Trail Relays – a new concept

Ragnar Relays by Salomon
We are excited to announce Ragnar Trail Relays presented by Salomon — the world’s first overnight trail relay series.

 

It’s time to go off-road on some of nation’s most majestic trails. Each stop in the trail relay series features a two-day outdoor adventure as teams run looped trails at national parks and outdoor resort venues. Each race has a central location where runners will take off with staggered start times, run one of three loops of varying difficulty, then return to handoff to their next teammate. That central area, called Ragnar Village, will feature a Salomon and Suunto tent where runners can check out the latest trail running gear, including shoes, outdoor watches, apparel and hydration packs, and get trail running tips from Salomon pro staff. Suunto is Ragnar Trail Relay’s official timing sponsor and sister brand to Salomon, and will manage the race start and finish times at each event. Teams will typically finish the 120-ish mile course in 20 hours on average.

“Our passion for trail running drives us to grow the sport,” says Ashley Williams, vice president of marketing at Amer Sports Americas. “Yet as we continue to develop products, one thing stands out as a key to this growth– team. Now, by combining the trail running expertise of Salomon and Suunto with the team bonding of Ragnar, everyone wins.”

Ragnar Trail Relays will debut April 26-27 at the Zion Ponderosa Ranch near Zion National Park, Utah. Additional 2013 calendar dates include:

• April 26-27, Zion Ponderosa Ranch (Zion National Park, Utah)

• June 7-8, Big Bear Lake (Morgantown, West Virginia)

• July 26-27, Sierra at Tahoe (Lake Tahoe, California)

• August 23-24, Snowbasin (Huntsville, Utah)

• October 18-19, McDowell Mountain (Scottsdale, AZ)

• November 15-16, Vail Lake Resort (Temecula, California)

You can register at www.ragnartrail.com

 

Salomon Sense Mantra

Salomon Sense Mantra

The Salomon Sense Mantra may very well be a shoe that introduces ‘new’ runners to mid or forefoot running with cushioning and comfort and a 6mm drop or provide efficient runners with a shoe of greater comfort over longer distances.

The ‘Mantra’ is the the second brother to the S-Lab Sense that Kilian Jornet used in winning the 2011 WS100, the first brother being the ‘new’ S-Lab Sense Ultra.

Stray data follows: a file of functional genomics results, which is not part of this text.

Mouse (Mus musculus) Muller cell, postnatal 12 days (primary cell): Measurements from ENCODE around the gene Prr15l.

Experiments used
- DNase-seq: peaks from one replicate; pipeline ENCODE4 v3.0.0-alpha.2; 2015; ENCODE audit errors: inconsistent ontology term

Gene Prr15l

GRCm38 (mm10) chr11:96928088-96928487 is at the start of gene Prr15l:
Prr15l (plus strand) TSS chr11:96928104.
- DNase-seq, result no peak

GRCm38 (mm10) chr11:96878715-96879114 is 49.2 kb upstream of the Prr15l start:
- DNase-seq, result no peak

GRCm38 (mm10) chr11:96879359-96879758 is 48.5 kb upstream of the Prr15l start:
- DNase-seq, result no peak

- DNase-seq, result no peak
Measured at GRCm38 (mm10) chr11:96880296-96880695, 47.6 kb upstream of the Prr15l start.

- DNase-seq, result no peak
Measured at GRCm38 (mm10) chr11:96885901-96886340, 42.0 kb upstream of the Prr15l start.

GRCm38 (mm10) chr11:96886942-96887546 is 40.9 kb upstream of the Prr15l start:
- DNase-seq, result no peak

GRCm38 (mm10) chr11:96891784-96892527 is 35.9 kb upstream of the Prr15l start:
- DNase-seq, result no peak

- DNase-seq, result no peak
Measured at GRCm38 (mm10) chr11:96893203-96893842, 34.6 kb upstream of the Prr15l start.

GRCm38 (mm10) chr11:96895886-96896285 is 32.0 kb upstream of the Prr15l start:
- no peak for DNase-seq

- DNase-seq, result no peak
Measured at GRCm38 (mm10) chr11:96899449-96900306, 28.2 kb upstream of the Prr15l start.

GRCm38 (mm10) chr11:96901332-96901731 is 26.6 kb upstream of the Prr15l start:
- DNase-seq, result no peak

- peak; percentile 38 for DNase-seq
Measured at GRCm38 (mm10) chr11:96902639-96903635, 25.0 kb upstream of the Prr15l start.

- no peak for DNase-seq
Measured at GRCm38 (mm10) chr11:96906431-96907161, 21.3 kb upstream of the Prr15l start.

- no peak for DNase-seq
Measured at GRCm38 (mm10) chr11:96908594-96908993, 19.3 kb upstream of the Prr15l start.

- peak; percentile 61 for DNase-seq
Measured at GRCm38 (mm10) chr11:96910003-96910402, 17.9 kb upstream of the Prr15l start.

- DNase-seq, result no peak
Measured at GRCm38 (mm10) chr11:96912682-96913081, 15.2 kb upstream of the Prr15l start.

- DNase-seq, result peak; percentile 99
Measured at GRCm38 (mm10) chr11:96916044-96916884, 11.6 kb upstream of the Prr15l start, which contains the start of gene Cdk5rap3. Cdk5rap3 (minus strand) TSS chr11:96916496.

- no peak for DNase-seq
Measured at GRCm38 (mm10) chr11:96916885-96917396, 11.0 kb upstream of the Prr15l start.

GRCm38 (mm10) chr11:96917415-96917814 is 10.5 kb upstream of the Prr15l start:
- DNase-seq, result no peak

Why the Mantra?

Well, the Sense and Sense Ultra at 4mm ‘drop’ may very well be two of the most desirable shoes in the run market place at the moment, but for many it may very well be a step too far… especially if coming from a conventional road or trail shoe with a 12mm drop.

Drop? What’s that then… well in the Mantra the ‘drop’ is 6mm. Clearly shown in this image.

Heel Drop Salomon Sense Mantra

Drop is quite simply the difference between heel and toe height. The ‘lower’ the drop, in theory, the more natural the foot strike. It has long been proven that a mid to forefoot strike is far better for efficiency. However, until the ‘barefoot‘ and ‘minimalist‘ movement primarily fuelled by Chris McDougall’s book ‘Born to Run‘, many of us probably didn’t even know what our shoe drop was…

Drop isn’t everything though. Cushioning is also really important. In the Mantra the cushioning at the front of the shoe is 10mm and 16mm at the rear, so, a cushioned shoe!

This additional cushioning combined with a 6mm drop clearly means that the Mantra is firmly placed at enticing two types of runner:

  • Firstly, Sense or Sense Ultra users who want a low drop shoe with additional cushioning for longer races or training.
  • Secondly, runners who have been using ‘conventional’ shoes who would like to move to a lower drop and improve run technique with a mid – forefoot strike.

The Mantra in a nutshell offers a little more cushioning than it’s S-Lab brothers, a little more protection and a longer OS Tendon to return more energy. The lower heel drop will allow tendons/muscles to absorb more shock from the running motion and remove stress away from joints. Ultimately, this improvement in run technique will provide greater running efficient for less effort, less injury and a more balanced runner.

OS Tendon? This provides a balanced flex within the shoe and according to Salomon provides improved energy return.

Key Features of the shoe:

Endofit : This is one of the key features of the Sense range that I love. It is an internal sleeve within the shoe, almost like a sock. It does mean that the ‘Sense’ range can be a little awkward to get on at first making you even question if you have the right size shoe. But once your foot slides in you are rewarded with a tight fitting shoe that grips the foot providing a firm, secure and confident feel. Designed for Kilian Jornet so that he could run without a sock. Please keep this in mind. I have gone true to size and use a thin sock and they feel great. If you are planning on using a more padded sock you may need a half size larger.